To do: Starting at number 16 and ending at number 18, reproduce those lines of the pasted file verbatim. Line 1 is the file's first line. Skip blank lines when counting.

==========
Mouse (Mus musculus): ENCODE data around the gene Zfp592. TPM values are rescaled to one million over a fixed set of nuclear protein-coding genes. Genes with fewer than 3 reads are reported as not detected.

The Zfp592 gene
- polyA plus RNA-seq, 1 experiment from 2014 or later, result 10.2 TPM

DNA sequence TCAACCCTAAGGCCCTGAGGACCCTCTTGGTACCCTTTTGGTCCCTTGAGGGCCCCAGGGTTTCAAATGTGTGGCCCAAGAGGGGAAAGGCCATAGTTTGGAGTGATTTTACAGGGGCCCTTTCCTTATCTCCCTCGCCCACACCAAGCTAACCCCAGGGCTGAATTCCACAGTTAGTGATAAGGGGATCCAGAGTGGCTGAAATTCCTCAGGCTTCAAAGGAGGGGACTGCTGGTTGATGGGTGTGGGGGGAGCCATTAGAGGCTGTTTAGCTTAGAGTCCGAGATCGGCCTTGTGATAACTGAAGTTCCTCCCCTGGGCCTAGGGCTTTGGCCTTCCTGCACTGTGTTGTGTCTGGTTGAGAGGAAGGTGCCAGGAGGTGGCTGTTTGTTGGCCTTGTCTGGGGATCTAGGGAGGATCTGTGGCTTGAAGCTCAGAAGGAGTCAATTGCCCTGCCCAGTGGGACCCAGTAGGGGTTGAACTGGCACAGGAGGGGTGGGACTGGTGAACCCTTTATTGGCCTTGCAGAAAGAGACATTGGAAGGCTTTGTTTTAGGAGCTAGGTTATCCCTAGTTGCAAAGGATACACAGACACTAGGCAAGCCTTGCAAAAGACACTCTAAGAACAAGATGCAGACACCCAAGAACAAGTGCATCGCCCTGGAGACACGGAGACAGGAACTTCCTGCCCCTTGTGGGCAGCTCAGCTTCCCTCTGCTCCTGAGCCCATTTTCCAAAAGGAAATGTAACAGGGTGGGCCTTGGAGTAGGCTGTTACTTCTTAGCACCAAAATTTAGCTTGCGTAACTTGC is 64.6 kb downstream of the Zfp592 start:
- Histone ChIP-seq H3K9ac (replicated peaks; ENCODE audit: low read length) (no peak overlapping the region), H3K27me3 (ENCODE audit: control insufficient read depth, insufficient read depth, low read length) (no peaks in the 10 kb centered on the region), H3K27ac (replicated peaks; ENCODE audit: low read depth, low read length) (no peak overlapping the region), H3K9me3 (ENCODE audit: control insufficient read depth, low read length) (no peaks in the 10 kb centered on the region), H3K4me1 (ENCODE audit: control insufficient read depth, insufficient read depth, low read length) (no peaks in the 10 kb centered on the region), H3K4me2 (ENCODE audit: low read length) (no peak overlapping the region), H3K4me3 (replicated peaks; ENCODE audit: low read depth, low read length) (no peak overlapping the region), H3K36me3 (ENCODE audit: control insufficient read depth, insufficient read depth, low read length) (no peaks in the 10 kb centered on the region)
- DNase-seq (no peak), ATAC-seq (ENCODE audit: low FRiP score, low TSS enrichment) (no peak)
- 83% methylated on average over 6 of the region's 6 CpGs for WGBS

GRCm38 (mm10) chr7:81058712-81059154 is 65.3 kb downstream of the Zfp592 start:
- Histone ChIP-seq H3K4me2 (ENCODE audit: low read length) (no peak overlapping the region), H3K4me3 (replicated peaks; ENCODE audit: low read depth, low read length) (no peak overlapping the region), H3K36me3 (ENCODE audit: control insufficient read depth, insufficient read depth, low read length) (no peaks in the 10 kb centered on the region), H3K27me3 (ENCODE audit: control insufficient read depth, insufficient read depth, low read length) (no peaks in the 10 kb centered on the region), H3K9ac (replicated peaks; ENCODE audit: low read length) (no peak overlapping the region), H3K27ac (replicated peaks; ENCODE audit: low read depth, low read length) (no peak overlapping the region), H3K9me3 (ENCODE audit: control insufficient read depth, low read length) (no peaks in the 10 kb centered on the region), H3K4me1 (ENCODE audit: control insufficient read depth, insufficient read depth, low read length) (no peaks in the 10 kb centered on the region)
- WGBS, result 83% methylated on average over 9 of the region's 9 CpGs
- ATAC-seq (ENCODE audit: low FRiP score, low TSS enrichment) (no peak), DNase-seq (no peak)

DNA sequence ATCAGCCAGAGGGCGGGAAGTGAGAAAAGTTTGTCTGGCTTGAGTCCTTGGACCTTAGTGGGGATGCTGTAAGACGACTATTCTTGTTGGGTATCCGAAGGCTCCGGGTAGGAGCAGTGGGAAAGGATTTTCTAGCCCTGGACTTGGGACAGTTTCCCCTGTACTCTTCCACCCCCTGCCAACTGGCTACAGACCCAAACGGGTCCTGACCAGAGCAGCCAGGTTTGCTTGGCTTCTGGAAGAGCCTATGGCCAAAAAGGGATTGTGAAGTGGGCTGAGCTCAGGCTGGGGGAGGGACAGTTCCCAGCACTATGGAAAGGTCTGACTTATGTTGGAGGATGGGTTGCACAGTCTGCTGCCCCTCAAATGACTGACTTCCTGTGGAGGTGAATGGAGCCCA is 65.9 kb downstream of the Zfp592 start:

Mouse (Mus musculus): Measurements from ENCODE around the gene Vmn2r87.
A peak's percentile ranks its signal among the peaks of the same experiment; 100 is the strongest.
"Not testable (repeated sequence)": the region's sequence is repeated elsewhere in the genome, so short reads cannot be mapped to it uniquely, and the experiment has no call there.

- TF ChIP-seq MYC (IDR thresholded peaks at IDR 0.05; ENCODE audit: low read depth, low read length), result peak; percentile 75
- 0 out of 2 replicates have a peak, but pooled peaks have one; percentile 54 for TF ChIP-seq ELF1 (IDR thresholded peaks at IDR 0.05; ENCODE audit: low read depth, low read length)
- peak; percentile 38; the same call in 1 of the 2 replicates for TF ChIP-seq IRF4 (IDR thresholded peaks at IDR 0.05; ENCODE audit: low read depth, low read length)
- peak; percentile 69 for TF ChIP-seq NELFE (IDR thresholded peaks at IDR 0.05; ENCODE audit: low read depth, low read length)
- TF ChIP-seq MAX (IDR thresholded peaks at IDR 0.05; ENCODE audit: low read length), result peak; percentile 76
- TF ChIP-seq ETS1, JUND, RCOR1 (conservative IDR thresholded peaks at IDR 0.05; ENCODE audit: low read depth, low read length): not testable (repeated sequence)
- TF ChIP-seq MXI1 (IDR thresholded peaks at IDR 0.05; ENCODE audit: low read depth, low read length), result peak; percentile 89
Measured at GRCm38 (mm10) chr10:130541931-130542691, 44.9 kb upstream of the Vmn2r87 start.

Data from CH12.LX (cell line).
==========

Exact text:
- TF ChIP-seq MYC (IDR thresholded peaks at IDR 0.05; ENCODE audit: low read depth, low read length), result peak; percentile 75
- 0 out of 2 replicates have a peak, but pooled peaks have one; percentile 54 for TF ChIP-seq ELF1 (IDR thresholded peaks at IDR 0.05; ENCODE audit: low read depth, low read length)
- peak; percentile 38; the same call in 1 of the 2 replicates for TF ChIP-seq IRF4 (IDR thresholded peaks at IDR 0.05; ENCODE audit: low read depth, low read length)